You can fill in your own example, obviously. The point is that Pinker's argument for why our moral instincts aren't just as arbitrary as, say, the color of the sky or the taste of an apple bails out precisely at the moment when any argument for morality needs to kick in - when doing the "wrong" thing will have no obvious cost, or when doing the "right" thing has the chance to do real, palpable damage to the interests (or life) of the person doing it.

Larry Arnhart said...


If you tell me that I ought to do X, I will ask, Why? What's your answer?

You might say, Because God commands it.

But then I might be unsure of whether your report of God's will is reliable, and I might also ask why I should obey God's will, or why I should assume God's command is a good one.

Or you might say, as Kant does, "reason of itself, independent of all experience, commands what ought to be done," and that "all moral precepts have their seat and origin entirely a priori in reason."

But then I might say that while I can understand how a mathematical axiom can be true a priori, I cannot understand how there can be an axiomatic truth in morality that motivates me to act in accordance with it.

So, again, how are you going to persuade me to act according to your moral ought?

Ultimately, I believe, the only way we persuade anyone to act morally is to persuade them that this will on the whole and over the long run promote their happiness. The good must be the desirable.

Of course, figuring out what is desirable for us over a whole life is difficult, and learning how to habituate ourselves to strive for what is truly desirable is difficult.

How exactly are you going to persuade me that I ought to do X if X is undesirable?

As I have indicated in some previous posts, most of the leading German philosophers in Nazi Germany joined the Nazi Party, and many of them were Neo-Kantians who appealed to eternal, transcendental principles of the moral ought. Some of the greatest atrocities in human history have been committed by people who believed they were obeying absolute moral imperatives beyond self-interest. The "Nazi conscience," as Claudia Koonz has shown, was based on a Kantian-style ethics of moral duty as dictating self-sacrifice for the greater good.

We didn't persuade the Nazis that they had made a logical mistake in a priori moral reasoning. In this case, moral persuasion failed. We defeated them not by reason but by force.

Unfortunately, some moral conflicts become tragic dilemmas in which persuasion fails, and we appeal to force. Do you have some alternative?

Some of the most difficult moral conflicts come from group-against-group competition. Here we can try to extend our sympathy, our moral concern, to embrace those outside our group. But, generally, we will not feel as strongly for strangers as we do for those close to us. And so in cases of severe conflicts of interests, we will go to war.

I do not think "universal love" can ever eliminate such tragic conflicts. Do you?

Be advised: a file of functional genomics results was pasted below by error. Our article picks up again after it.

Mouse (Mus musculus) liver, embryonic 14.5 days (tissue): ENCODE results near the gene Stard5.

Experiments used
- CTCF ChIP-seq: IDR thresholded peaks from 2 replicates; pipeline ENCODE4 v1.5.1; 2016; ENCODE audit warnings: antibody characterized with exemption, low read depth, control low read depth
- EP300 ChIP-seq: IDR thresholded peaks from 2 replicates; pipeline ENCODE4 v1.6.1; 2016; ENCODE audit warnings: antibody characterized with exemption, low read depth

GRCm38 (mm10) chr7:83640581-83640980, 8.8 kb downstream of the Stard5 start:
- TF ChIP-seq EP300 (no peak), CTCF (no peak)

Thursday said...

Unfortunately, you've simply responded with a bunch of evasions of the problems with your own position. It may be true that other ways of grounding morality are just as problematic. That doesn't mean your own position makes any sense whatsoever.

Some people don't desire human flourishing and others can turn their desire for human flourishing off? You haven't answered the fundamental question of why I should care about those things if I don't or why I should care about human flourishing the more than I care about other things.

Larry Arnhart said...

Are you saying that there is no grounding for morality at all?

Are you saying that many people don't desire their own flourishing or happiness? I find that incredible. Can you explain what you have in mind?

Maybe you're saying that while people desire their own flourishing or happiness, they don't always desire the flourishing or happiness of other people--particularly, people perceived as outside the moral circle of concern. If that's what you are saying, then, as I suggested in my comment, I agree that this is a problem, because some of our deepest moral conflicts arise from group-against-group competition. But insofar as we are social animals, our flourishing or happiness is always social, and we can extend our social attachments to ever wider groups, although we will never reach a point of absolutely impartial concern for all human beings equally.

Unknown said...

One of the things that I have been left wondering by this blog is just how exactly Darwinian Conservatism helps us figure out what is desirable for us over a lifetime, and just what it implies for habituating ourselves to striving for the good. Say what you will about transcendentalist opponents, but at least the religious among them actually could answer, concretely and not theoretically, what is truly desirable, i.e. a life lived in communion with God, and what concrete actions to take, i.e. go to mass, confess and repent your sins, take communion, etc.

Even if people do make decisions based on their emotions, they do take into account how their actions will be viewed by others. Part of what morality does is to provide a language of shaming and justification so that it shapes the social landscape and moral culture in which humans live. What language of shame and justification does Darwinian Conservatism imply that we should have? What empirical evidence do you have that we shouldn't all be unsatisfied Platonists? That is to say, why do you disagree with Nietzsche that these are deadly truths, i.e. that knowledge and belief in these truths so corrupts moral culture that shaming and justificatory language no longer serve as effective tools to promote pro-social behavior and discourage anti-social behavior on the margin? Didn't a similar sort of knowledge lead to the culture of the Sophists, the culture that produced the atrocities of the Peloponnesian wars?